His analysis of the "baby wants to f---" scene in Blue Velvet is laughable. Touching lightly on what he appears to consider to be the horrific (to the masculine) truth of "feminine jouissance", Zizek says that Isabella Rossilini's character not only demands her degradation but is, unconsciously, in charge of the situation. This is an example of her "jouissance". Well ... possibly. But - sorry to be prosaic - where is the evidence for this? In the film, she partially undergoes her humiliations because Hopper has kidnapped her son. Zizek may object that she also evidently enjoys rough sex with Kyle MacLachalan. But this may be due to any number of things. Isn't that the point of so-called feminine "jouissance"? According to Lacan, feminine jouissance, unlike phallic jouissance, cannot be articulated, it is beyond the phallic capture and castration of language. If this is right, then no example can be made of it. It also means that the entire concept is non-sensical and entirely mystical. It can only be designated by dogmatists such as Zizek: "There's feminine jouissance for you! Why is this feminine jouissance? Because I say so."

What example can really be garnered from these films? Only Zizek's psychology. Why does he keep inserting himself into his favourite films, even to the point that, when in a boat on Botega Bay, he says he wants to f--- Rod Steiger too? Is this not the wish-fulfilment of someone who spends his life critiquing films? As the saying goes, Freud would have a field day with The Pervert's Guide to the Cinema - but with Zizek himself, nobody else.

Zizek's theory that films show us how we desire may be right on the face of it, but these films cannot be strict universal examples of psychoanalytical laws. This film illustrates how Zizek desires and only extremely vaguely - as to be almost useless - how the rest of us desire. For, as any psychoanalyst knows, how we desire and what we desire cannot be fully separated - and cannot be easily universalised, if at all. Zizek's love of making everything an example of Lacan's Answer bears this out: how do we desire? like this, this is how I do it. Problem is, in Zizek's desire, everything and everyone else is rationalised into his desire. But Zizek is a Leninist and they certainly don't like letting the "subject" speak for itself.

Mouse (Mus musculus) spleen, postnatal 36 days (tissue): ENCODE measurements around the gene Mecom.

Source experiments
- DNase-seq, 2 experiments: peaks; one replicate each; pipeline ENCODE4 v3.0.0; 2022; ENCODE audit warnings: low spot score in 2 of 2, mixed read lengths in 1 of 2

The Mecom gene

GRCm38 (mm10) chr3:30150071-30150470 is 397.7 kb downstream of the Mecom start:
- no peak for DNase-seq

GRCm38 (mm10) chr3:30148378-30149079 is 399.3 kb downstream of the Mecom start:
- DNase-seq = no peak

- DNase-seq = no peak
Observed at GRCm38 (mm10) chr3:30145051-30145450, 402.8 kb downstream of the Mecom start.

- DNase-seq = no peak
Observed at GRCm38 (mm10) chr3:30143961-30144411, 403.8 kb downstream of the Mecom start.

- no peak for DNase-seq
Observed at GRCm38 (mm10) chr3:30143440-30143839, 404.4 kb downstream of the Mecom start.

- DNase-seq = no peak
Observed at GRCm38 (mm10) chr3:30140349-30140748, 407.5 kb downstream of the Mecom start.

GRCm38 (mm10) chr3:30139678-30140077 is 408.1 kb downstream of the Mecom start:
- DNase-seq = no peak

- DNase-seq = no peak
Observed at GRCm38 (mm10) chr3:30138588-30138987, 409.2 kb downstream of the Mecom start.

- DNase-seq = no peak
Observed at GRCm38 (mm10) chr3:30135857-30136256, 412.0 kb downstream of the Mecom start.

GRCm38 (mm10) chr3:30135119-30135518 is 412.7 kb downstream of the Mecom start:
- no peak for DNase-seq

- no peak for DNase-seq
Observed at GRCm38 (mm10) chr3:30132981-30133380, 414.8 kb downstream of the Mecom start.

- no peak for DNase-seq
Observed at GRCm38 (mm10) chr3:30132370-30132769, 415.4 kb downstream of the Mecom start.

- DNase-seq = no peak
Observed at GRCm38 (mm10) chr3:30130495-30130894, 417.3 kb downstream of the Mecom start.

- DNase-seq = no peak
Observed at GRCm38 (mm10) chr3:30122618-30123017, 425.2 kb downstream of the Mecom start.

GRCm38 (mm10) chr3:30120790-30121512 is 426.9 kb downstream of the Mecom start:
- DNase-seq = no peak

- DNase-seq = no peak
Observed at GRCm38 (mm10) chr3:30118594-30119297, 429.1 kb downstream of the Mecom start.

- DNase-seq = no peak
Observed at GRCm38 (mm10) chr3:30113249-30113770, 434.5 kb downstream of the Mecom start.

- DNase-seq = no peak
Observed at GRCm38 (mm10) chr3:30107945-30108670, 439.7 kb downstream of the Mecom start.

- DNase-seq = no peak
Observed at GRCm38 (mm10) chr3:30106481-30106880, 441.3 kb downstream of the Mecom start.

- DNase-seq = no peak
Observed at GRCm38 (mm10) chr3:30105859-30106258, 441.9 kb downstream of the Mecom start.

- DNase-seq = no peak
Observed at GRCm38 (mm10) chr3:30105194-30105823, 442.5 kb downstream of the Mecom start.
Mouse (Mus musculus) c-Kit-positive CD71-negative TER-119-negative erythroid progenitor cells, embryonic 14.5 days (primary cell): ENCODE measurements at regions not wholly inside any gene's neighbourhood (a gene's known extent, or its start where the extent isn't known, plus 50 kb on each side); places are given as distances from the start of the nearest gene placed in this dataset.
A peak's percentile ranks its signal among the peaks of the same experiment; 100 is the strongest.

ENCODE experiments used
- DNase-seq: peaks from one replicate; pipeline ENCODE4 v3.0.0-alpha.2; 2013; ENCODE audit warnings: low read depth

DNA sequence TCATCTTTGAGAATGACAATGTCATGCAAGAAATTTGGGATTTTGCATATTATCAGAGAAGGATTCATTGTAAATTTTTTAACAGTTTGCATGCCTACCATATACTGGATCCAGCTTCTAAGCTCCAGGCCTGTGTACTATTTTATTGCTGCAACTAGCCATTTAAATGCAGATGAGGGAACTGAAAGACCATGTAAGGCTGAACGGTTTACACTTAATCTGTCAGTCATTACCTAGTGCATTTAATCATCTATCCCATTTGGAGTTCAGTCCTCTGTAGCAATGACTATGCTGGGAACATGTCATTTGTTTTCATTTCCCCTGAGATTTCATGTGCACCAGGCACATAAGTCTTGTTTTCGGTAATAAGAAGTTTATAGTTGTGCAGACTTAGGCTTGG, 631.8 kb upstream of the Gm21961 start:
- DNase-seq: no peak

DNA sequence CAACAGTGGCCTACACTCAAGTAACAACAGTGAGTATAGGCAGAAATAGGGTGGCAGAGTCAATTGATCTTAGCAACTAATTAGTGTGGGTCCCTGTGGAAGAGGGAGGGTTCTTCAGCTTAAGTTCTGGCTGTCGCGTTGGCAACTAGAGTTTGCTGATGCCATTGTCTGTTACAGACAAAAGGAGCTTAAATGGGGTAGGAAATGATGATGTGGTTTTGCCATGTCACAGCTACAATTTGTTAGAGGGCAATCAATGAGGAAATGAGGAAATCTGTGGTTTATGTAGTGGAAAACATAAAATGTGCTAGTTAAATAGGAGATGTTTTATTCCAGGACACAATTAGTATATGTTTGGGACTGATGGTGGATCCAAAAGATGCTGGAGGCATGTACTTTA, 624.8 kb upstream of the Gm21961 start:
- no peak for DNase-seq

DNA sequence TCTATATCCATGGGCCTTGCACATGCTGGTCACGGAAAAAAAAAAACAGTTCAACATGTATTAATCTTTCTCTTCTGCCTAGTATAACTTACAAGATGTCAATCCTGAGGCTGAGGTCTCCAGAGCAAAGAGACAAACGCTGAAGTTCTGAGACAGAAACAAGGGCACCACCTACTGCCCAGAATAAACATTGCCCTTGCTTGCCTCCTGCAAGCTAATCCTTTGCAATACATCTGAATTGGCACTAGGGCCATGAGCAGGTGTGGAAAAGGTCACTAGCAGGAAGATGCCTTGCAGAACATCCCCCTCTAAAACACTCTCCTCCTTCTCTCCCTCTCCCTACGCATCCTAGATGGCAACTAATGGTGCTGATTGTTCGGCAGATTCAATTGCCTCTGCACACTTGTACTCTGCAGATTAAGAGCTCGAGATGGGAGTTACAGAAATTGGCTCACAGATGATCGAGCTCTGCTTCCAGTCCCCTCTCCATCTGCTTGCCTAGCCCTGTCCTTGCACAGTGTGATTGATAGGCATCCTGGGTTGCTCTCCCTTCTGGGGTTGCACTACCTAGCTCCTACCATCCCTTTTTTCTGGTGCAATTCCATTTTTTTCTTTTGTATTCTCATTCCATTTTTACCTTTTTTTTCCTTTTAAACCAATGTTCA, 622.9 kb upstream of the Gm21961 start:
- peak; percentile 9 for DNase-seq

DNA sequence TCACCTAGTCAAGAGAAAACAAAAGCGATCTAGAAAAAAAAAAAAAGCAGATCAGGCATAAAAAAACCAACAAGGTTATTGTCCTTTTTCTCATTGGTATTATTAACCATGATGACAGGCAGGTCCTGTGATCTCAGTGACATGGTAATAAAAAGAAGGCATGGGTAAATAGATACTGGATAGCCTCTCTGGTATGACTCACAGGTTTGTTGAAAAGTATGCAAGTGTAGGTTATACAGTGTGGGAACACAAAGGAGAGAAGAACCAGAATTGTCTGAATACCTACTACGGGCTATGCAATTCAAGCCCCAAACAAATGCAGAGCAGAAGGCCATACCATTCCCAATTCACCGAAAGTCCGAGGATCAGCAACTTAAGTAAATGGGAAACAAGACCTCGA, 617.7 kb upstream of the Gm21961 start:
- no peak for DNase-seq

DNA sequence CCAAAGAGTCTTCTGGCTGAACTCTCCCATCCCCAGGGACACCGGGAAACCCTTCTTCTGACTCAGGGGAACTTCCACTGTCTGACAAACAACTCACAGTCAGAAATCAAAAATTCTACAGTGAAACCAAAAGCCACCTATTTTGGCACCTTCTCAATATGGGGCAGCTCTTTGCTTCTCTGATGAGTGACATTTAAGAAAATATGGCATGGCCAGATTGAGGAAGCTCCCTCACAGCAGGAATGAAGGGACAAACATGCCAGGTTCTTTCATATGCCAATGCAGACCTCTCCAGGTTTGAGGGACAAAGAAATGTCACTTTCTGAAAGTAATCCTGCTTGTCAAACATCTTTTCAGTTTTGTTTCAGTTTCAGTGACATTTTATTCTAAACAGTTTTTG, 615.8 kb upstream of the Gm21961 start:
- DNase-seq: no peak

The Pervert's Guide to the Cinema is a summation Zizek's love of dogma and is entirely unphilosophical even if it remains very political (what dogma isn't?). Zizek has never questioned exactly what his motives might be when embarking on an analysis, what he is trying to discover, because the terms of his exploration, and therefore his ethics in doing so, are never put into question.

Zizek is extremely prolific but all his books and this film say the same thing. He's a kind of Henry Ford of cultural theory: mass-production and any colour as long as it's black. He is perfect for today's highly consumerist society: supposedly critical while giving people the same c-ap over and over and pretending that it is something different. This is popular because people largely prefer readymade answers to their problems - which capitalism always claims to provide - rather than investigating things with any serious consideration at all. Which is kind of like being brain dead. For me, Zizek's third Matrix pill is a suicide capsule.

PS: I loved Zizek's solemn remark - presented as a revelation about cinema and humanity - that music in films can greatly affect people's sympathies. Did this only occur to Zizek after he watched Jaws?